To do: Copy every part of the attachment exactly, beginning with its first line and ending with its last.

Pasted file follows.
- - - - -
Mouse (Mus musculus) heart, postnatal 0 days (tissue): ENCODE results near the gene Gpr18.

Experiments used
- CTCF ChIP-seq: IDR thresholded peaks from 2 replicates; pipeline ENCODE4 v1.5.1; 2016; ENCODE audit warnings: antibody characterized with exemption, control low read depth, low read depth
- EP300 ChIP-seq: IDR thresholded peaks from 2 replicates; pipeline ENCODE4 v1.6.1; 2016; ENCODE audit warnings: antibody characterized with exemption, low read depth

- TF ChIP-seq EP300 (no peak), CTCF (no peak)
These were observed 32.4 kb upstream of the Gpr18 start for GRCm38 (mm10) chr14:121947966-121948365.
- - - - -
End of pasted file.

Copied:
Mouse (Mus musculus) heart, postnatal 0 days (tissue): ENCODE results near the gene Gpr18.

Experiments used
- CTCF ChIP-seq: IDR thresholded peaks from 2 replicates; pipeline ENCODE4 v1.5.1; 2016; ENCODE audit warnings: antibody characterized with exemption, control low read depth, low read depth
- EP300 ChIP-seq: IDR thresholded peaks from 2 replicates; pipeline ENCODE4 v1.6.1; 2016; ENCODE audit warnings: antibody characterized with exemption, low read depth

- TF ChIP-seq EP300 (no peak), CTCF (no peak)
These were observed 32.4 kb upstream of the Gpr18 start for GRCm38 (mm10) chr14:121947966-121948365.